This is blog number 11 in our ‘Symposium Blogathon’ – counting down to the 32nd International Symposium on ALS/MND. Numbers in bold green type correspond to the code in the abstract book. Click on the number to be redirected to the full abstract (the page may take a minute to load).
To help us understand what goes wrong in MND, researchers need to study ‘something’ that, to all intents and purposes, mimics the biology of the disease. Ideally that ‘something’ needs to be readily available, tangible, accessible, and available with a large enough number of samples so that any findings can be reproduced and confirmed.
There is currently no way to visualise all the complex interactions that happen in MND. For example, observing the biology of motor neurons in living people is impossible, so researchers use models of the disease. Animal models are, at present, the best way to study the complexities of MND. However, researchers are developing new models that effectively copy aspects of the disease. Induced pluripotent stems cells (iPSCs) have emerged as a model for neurodegenerative diseases. Because they are derived from skin cells taken from people with MND, they retain the genetic background of those people and can be reprogrammed into any cell type, including many cells found with the central nervous system (CNS).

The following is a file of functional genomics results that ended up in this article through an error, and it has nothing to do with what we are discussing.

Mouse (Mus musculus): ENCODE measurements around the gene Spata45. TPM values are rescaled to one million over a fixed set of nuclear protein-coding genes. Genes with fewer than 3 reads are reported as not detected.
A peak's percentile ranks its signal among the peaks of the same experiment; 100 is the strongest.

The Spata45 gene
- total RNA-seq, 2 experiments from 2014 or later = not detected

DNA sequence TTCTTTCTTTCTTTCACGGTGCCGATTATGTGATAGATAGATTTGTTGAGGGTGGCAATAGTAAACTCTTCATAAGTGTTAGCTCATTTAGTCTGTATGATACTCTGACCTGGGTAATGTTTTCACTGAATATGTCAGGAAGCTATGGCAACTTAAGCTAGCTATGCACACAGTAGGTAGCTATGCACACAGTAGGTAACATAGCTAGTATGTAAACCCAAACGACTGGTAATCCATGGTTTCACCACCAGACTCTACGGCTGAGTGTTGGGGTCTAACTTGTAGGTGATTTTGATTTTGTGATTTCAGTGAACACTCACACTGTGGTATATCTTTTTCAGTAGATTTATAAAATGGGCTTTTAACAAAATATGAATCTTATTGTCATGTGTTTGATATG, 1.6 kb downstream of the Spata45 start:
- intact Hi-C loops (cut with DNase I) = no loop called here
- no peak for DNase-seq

Blog | 26 June 2019 | Mandy Spencer
How animals are helping to improve our understanding of MND
Professor Lorenz Studer, who is the Director at the Center for Stem Cell Biology, Memorial Sloan Kettering Cancer Center in the USA, and one of our plenary speakers, will give an update on the technologies used in his lab to address some of the key challenges faced in using iPSCs, in order to realise their full potential in modelling disease and personalised medicine. His talk is titled ‘iPSCs as a model for neurodegenerative disease: Myths and truths (C15).
Dr Keiko Imamura will be talking about ‘ALS drug discovery using AI platform with patient iPSC panel’ (C16). During her research, Dr Imamura has used iSPCs to analyse the processes associated with the development of MND and screen therapeutic drugs using patient-derived motor neurons and an artificial intelligence (AI)-based drug discovery algorithm. This AI platform using patient iPSCs could be a powerful tool for discovering promising compounds for drug development, may make it possible to screen unlimited numbers of compounds.
Several projects funded by the MND Association have been studying different aspects of the disease using novel models. We look at two of them in closer detail.
Researchers from University College London have used a new mouse model to examine the characteristics and progression of ALS4, a slow progressing form of ALS with juvenile onset, caused by mutations in the gene that codes for the protein senataxin. To date, the mechanisms that underly ALS4 motor neuron degeneration are not well understood. This project aimed to improve this understanding (IVV-13).